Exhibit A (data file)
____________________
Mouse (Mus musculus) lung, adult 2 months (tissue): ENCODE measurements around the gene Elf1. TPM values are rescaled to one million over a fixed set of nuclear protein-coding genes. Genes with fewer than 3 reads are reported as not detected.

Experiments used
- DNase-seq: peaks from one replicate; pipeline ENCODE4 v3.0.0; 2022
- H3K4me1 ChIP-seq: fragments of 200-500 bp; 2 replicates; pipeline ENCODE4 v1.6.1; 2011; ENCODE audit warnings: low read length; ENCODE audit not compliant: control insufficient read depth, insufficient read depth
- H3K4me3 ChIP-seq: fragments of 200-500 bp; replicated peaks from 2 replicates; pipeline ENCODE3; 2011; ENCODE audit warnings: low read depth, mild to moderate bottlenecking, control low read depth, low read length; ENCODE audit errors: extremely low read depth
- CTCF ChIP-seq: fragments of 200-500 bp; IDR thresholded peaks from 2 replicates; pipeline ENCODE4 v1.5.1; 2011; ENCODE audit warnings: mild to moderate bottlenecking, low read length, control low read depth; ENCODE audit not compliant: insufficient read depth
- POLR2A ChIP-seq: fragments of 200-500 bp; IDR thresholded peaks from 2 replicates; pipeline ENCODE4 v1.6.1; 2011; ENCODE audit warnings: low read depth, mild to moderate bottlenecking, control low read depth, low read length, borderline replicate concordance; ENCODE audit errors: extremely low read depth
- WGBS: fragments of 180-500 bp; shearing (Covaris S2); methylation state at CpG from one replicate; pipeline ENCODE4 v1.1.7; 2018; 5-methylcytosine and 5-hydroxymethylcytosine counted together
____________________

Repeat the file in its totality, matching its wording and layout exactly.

Mouse (Mus musculus) lung, adult 2 months (tissue): ENCODE measurements around the gene Elf1. TPM values are rescaled to one million over a fixed set of nuclear protein-coding genes. Genes with fewer than 3 reads are reported as not detected.

Experiments used
- DNase-seq: peaks from one replicate; pipeline ENCODE4 v3.0.0; 2022
- H3K4me1 ChIP-seq: fragments of 200-500 bp; 2 replicates; pipeline ENCODE4 v1.6.1; 2011; ENCODE audit warnings: low read length; ENCODE audit not compliant: control insufficient read depth, insufficient read depth
- H3K4me3 ChIP-seq: fragments of 200-500 bp; replicated peaks from 2 replicates; pipeline ENCODE3; 2011; ENCODE audit warnings: low read depth, mild to moderate bottlenecking, control low read depth, low read length; ENCODE audit errors: extremely low read depth
- CTCF ChIP-seq: fragments of 200-500 bp; IDR thresholded peaks from 2 replicates; pipeline ENCODE4 v1.5.1; 2011; ENCODE audit warnings: mild to moderate bottlenecking, low read length, control low read depth; ENCODE audit not compliant: insufficient read depth
- POLR2A ChIP-seq: fragments of 200-500 bp; IDR thresholded peaks from 2 replicates; pipeline ENCODE4 v1.6.1; 2011; ENCODE audit warnings: low read depth, mild to moderate bottlenecking, control low read depth, low read length, borderline replicate concordance; ENCODE audit errors: extremely low read depth
- WGBS: fragments of 180-500 bp; shearing (Covaris S2); methylation state at CpG from one replicate; pipeline ENCODE4 v1.1.7; 2018; 5-methylcytosine and 5-hydroxymethylcytosine counted together